That would be creepy. Very creepy. But not equivalent. A giraffe is an animal, not a person. Animals can’t commit crimes, and killing an animal isn’t morally or ethically equivalent to killing a person. (And for the record, even though I’ve been defending it and can mostly understand it, I’m not really a fan of the take-a-picture-with-your-dead-animal thing.)

  3. If only Corgatelli had ditched the rest and stuck with this: “My money, my time and my efforts go to Lion hunting/conservation, for that I am proud!”

  4. “African animals have all diminished since the advent of big game hunters last century” No cavil with the rest of the arguments, but this one has only a slight correlation. The main causes are the encroachment on the animals’ territory by non-hunting-for-sport human beings for both domestic and commercial reasons, the cutting INTO the habitats causing destruction of normal migratory routes and breeding patterns, and the imbalance of natural predators that ensued. The Big Five will not outlast this century … maybe not the next couple of decades.

    • Of course, what’s the limitation?

      In Europe as Europeans fought hard to get out of tribalism & misery, their encroachment and taming of land, many “exotic” species used to roam Europe…even Lions. Now, Europe and Western Civilization being materially comfortable and extremely advanced now feel bad that it’s happening in Africa and so we have to hamper Africa’s attempts to get out of tribalism and misery?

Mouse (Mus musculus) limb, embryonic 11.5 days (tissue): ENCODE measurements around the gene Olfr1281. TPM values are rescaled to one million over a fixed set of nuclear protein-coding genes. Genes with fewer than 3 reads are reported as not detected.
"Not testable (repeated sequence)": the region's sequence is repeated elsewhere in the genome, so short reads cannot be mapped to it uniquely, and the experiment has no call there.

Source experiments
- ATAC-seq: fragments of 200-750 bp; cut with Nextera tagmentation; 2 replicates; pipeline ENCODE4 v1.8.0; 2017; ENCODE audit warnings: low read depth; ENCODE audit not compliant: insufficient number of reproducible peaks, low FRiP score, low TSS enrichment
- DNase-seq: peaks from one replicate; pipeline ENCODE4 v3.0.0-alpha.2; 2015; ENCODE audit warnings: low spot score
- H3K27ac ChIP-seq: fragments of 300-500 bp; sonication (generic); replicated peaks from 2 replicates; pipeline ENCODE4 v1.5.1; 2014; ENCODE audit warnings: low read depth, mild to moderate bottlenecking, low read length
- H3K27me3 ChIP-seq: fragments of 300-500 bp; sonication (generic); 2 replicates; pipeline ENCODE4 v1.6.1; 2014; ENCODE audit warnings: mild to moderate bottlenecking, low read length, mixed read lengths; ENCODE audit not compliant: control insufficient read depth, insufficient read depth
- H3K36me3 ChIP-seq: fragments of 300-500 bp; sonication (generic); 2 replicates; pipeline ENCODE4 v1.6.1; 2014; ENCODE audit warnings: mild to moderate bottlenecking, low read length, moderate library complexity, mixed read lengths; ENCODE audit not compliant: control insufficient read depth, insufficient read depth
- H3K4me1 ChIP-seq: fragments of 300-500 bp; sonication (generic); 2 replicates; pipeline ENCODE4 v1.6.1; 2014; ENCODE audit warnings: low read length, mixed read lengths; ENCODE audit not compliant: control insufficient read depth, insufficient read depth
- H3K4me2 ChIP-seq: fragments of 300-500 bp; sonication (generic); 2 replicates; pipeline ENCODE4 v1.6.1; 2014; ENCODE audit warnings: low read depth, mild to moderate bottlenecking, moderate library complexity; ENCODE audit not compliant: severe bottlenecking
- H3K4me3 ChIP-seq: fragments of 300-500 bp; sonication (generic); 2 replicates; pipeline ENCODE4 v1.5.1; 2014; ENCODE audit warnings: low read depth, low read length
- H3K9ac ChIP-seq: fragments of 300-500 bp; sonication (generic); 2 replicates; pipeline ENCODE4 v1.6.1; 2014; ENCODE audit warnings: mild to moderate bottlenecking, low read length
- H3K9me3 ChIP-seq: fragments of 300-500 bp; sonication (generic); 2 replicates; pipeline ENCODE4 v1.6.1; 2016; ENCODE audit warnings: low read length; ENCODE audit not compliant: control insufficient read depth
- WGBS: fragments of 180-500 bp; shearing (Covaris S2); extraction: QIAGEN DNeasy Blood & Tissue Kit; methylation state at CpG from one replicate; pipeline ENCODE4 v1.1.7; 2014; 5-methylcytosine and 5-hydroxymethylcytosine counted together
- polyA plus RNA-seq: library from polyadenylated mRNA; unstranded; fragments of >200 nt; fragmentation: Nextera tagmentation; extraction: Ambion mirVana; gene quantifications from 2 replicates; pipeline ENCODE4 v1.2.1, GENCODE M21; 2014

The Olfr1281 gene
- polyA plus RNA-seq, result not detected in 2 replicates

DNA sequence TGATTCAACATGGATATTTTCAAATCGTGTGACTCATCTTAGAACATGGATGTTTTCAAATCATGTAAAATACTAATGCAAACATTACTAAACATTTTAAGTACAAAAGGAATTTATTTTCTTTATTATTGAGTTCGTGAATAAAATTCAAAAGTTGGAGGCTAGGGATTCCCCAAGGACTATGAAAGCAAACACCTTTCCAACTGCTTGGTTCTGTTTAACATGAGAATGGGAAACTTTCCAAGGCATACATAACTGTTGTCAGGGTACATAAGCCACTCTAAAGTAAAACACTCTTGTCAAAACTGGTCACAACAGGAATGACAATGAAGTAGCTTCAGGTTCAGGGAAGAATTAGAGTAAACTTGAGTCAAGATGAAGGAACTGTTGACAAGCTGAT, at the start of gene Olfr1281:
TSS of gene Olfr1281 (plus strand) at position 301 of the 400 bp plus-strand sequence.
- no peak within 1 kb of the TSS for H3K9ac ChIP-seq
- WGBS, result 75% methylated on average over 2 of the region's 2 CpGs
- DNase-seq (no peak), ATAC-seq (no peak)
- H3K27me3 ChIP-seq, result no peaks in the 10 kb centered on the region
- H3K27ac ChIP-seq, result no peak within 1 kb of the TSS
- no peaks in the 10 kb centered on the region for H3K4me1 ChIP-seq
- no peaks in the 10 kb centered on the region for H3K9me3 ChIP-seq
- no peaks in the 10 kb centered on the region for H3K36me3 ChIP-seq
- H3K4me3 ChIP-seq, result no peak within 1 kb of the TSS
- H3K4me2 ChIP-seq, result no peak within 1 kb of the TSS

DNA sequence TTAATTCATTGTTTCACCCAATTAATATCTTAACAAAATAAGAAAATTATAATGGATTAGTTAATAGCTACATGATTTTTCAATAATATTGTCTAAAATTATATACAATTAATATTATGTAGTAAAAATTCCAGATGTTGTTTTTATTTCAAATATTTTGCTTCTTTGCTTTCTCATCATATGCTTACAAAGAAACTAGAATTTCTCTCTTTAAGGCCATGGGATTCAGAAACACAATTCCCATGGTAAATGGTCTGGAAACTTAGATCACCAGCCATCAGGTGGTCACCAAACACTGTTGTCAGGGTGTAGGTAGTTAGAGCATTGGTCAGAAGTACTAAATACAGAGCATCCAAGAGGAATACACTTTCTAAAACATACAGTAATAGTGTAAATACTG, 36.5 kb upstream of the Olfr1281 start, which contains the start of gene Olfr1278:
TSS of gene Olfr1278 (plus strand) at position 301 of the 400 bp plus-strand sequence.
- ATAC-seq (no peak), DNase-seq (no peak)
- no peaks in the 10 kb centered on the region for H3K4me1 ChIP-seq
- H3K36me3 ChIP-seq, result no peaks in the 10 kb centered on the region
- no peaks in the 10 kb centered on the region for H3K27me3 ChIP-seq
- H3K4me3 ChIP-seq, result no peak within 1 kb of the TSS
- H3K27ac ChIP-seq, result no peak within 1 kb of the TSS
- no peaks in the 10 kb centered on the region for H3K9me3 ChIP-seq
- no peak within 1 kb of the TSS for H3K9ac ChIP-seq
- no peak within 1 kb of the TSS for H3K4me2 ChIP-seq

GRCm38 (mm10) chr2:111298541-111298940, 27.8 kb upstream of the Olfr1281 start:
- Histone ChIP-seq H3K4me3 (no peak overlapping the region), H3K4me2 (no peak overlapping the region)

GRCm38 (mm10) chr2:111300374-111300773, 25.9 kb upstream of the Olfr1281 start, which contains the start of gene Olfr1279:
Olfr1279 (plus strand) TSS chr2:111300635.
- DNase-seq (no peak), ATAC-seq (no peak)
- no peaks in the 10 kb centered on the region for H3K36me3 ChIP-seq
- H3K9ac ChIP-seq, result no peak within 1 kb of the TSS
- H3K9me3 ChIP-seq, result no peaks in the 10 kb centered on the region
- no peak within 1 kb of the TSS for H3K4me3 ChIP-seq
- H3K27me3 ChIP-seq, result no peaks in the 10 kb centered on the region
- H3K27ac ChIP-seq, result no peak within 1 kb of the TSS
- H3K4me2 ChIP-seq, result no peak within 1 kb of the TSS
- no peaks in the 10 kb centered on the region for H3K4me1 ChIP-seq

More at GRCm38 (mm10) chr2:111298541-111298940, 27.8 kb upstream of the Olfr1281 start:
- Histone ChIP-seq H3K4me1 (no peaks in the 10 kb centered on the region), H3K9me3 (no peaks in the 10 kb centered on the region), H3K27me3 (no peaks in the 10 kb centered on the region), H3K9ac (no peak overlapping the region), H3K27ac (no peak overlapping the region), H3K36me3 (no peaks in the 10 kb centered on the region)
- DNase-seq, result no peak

There certainly does have to be a balance though, just because Europeans and other civlizations inevitably push wilder less-than-conducive-to-cities animals out, doesn’t mean it is ok, ethically speaking; yet the Africans can’t be hampered and condemned to a miserable system they currently have.

    • One could argue that their is only the slightest of degree of difference between “trophy hunting” for sport, and poaching for non-sport “commercial reasons”.

      Trophy hunters are merely a more direct client: they personally want to shoot and collect a dead thing. Poachers, however, shoot and deliver parts of dead animals on behalf collectors and quack medicine men.